BOTANIST IN THE KITCHEN

(Revisiting Ray’s Recommendations)

https://www.botany.one/tag/botanist-in-the-kitchen/
Image by Keith Weller, USDA ARS

It’s been awhile since I wrote about, or recommended a blog I like which I often use as a source of something to share to The Garden Professors Facebook Page, so I thought I’d revisit the topic this month.

Botanist in the Kitchen was launched in the fall of 2012 by Dr. Jeanne Osnas and Dr. Katherine Angela Preston, evolutionary biologists who also love to cook and were often asked by friends and family to discuss the details about plants during dinner parties.

Add a friend, chef Michelle Fuerst, to provide recipes and there you have it.

Our goal is three-fold: to share the fascinating biology of our food plants, to teach biology using edible, familiar examples, and to suggest delicious ways to bring the plants and their stories to your table. To judge by the questions we are often asked at dinner parties (“What is an artichoke?” “Why is okra slimy?”), some curious eaters genuinely want to know which plant part they are eating and how its identity affects the characteristics of the food.

Dr. Nigel Chaffey, an editor of the Annals of Botany journal and their blog, Botany One coined a cool word (which I’ve stolen) for their mix of plant science and cookery … Phyto-Food-Phylogeny while introducing them to a wider audience …

Plants and food? Tell me more! Well, espousing the view that ‘a person can learn a lot about plants through the everyday acts of slicing and eating them’, The Botanist in the Kitchen ‘is devoted to exploring food plants in all their beautiful detail as plants – as living organisms with their own evolutionary history and ecological interactions’.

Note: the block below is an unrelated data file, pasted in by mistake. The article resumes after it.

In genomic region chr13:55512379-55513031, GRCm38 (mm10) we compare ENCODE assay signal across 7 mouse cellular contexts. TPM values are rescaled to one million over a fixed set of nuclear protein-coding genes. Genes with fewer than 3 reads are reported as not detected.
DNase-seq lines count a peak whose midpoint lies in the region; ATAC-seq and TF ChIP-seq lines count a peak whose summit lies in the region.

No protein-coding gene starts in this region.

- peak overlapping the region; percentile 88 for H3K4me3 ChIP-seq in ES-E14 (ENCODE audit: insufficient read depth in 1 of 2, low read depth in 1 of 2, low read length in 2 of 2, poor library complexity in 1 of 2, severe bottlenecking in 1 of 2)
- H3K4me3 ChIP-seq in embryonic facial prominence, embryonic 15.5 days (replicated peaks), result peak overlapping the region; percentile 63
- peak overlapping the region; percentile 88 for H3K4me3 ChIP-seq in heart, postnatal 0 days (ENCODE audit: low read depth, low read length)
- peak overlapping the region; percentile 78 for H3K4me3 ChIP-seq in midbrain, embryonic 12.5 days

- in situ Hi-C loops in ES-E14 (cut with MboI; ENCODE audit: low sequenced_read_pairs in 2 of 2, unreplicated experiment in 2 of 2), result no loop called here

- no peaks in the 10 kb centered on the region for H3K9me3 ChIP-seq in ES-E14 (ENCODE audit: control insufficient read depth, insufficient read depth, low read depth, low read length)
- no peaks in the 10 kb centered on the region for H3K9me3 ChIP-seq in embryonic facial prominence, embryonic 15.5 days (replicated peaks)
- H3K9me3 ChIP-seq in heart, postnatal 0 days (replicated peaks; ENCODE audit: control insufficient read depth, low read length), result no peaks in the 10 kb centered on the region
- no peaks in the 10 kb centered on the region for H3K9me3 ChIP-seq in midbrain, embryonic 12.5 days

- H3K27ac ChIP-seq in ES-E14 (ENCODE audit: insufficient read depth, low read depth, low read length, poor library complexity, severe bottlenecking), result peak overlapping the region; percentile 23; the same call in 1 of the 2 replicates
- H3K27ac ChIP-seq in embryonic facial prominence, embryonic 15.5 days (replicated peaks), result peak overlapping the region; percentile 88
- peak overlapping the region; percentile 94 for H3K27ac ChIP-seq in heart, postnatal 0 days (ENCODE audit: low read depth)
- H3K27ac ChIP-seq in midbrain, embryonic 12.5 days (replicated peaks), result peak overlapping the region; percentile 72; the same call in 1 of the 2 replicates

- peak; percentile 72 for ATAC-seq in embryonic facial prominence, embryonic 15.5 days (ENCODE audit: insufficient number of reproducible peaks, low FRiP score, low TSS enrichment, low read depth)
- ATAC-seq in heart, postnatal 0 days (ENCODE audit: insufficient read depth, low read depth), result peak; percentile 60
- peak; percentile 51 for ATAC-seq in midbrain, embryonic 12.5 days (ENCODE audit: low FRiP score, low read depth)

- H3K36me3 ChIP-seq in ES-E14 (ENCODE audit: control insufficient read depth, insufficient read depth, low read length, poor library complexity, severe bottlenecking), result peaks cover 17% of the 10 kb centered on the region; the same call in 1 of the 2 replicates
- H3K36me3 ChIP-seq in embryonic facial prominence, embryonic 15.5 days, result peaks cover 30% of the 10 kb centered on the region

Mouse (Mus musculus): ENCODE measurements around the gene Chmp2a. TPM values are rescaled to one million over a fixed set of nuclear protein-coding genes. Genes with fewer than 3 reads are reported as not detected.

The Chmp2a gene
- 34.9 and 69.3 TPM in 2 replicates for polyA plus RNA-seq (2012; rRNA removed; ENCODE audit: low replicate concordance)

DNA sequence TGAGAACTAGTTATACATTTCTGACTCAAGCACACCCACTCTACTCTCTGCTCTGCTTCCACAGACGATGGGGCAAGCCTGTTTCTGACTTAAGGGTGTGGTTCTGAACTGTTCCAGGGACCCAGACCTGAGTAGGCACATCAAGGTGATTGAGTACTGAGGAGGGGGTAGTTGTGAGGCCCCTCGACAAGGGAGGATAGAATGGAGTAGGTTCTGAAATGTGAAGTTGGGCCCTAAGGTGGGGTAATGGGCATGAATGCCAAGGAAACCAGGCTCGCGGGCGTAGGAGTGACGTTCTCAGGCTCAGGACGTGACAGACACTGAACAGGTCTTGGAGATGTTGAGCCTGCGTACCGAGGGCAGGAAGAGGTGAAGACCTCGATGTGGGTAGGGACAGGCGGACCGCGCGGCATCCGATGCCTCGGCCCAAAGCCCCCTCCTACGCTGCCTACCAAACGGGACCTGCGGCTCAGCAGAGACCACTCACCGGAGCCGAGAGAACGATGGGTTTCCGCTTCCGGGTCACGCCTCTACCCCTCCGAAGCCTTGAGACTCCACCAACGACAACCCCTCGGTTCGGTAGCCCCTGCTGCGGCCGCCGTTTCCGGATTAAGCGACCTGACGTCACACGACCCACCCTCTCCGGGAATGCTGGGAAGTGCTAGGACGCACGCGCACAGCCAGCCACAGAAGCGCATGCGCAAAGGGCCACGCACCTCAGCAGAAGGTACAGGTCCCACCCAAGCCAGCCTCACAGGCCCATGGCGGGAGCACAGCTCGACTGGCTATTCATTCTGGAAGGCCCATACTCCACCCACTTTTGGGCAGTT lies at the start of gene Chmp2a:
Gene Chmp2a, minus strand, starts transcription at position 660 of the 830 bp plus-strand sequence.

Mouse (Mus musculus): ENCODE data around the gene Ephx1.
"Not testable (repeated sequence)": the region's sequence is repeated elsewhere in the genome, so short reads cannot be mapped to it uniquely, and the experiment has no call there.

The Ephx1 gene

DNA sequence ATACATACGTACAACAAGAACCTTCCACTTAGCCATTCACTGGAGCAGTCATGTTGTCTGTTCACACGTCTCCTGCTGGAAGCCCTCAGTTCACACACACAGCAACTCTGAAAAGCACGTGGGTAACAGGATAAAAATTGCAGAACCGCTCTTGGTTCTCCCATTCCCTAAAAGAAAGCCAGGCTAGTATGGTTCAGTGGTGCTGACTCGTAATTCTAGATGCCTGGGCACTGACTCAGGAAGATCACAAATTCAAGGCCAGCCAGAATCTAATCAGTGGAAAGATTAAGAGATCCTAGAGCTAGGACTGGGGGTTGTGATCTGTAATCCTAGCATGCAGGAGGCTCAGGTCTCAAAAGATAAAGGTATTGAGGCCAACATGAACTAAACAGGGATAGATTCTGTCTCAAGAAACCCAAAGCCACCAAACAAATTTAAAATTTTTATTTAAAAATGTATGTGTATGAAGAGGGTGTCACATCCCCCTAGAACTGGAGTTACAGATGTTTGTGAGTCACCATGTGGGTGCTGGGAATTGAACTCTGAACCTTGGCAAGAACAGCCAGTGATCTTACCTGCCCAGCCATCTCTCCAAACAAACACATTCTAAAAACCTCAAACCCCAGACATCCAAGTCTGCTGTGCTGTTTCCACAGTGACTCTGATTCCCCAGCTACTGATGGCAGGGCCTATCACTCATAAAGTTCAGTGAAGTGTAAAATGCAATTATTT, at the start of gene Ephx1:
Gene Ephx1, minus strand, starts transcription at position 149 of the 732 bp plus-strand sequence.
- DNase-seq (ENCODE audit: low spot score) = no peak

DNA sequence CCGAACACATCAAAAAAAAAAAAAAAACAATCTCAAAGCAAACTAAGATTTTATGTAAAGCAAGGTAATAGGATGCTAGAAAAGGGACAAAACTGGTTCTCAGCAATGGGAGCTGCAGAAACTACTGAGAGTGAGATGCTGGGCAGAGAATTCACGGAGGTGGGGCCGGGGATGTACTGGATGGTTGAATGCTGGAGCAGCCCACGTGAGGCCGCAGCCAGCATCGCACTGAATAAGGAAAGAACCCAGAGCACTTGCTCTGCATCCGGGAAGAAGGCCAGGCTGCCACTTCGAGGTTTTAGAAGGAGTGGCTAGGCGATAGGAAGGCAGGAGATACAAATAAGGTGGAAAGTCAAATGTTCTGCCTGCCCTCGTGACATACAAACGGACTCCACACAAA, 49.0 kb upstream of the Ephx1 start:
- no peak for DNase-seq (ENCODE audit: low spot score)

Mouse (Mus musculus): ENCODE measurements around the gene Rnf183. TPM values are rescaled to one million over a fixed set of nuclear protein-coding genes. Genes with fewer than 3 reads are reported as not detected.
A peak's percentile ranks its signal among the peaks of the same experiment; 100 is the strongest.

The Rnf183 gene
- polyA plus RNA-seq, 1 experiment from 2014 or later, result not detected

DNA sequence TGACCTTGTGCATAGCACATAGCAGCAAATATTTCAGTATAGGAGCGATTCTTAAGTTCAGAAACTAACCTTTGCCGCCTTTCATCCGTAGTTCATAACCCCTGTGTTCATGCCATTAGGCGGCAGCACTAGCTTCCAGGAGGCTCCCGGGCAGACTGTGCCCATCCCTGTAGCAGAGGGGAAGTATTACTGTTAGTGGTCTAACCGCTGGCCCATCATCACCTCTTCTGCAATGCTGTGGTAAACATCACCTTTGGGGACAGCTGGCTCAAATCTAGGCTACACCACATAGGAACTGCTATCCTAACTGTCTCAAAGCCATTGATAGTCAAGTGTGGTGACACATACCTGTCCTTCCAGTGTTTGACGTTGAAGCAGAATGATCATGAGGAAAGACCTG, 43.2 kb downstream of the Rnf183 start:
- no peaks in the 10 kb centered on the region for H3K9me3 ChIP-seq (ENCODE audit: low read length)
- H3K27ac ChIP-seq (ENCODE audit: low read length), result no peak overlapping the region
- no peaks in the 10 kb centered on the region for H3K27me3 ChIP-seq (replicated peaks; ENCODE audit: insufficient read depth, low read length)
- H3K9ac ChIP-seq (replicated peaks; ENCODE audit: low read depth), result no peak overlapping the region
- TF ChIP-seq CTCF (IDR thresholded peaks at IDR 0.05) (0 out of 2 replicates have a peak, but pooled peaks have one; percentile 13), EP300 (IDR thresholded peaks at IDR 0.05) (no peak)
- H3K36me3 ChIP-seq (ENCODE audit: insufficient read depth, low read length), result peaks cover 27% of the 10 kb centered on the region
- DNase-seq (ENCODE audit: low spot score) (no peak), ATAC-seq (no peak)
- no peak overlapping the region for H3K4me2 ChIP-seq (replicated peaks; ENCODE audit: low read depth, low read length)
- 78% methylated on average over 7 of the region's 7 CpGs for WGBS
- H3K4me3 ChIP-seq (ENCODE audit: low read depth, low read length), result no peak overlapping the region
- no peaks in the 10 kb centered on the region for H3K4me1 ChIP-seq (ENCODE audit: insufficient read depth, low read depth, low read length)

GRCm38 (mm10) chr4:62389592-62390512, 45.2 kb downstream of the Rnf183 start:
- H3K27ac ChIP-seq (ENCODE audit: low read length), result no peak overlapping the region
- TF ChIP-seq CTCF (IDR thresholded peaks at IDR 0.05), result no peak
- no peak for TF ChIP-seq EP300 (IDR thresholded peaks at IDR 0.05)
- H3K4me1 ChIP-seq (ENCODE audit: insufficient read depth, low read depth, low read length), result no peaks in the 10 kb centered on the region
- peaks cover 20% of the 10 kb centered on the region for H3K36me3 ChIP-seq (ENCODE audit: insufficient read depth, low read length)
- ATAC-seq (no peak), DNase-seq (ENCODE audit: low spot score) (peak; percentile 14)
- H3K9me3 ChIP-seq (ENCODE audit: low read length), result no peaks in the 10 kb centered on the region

I first learned about the blog back in 2015 from an article in Business Insider, linking to their post on the various foods we grow, that were bred from one species of plant …

Brassica oleracea

Six vegetables you can find in any grocery store and which most people eat on a regular basis are actually all from this one plant. Over the last few thousand years, farmers have bred Brassica Oleracea into six “cultivars” that eventually became many of the vegetables we eat …

From the blog post

Some species have undergone the domestication process multiple times, and with some of these species, each domestication effort has focused on amplifying different structures of the plant, producing a cornucopia of extraordinarily different vegetables or fruits from the same wild progenitor. Such is the case with Brassica oleracea. The wild plant is a weedy little herb that prefers to grow on limestone outcroppings all around the coastal Mediterranean region.

So if you enjoy learning about plants we eat, and trying various recipes with them, be sure to follow the Botanist in the Kitchen via email.

Previous posts here on the other blogs I’ve recommended:

Scientific Beekeeping 

Frankenfood Facts

James Kennedy on Chemistry

Ask an Entomologist

Nature’s Poisons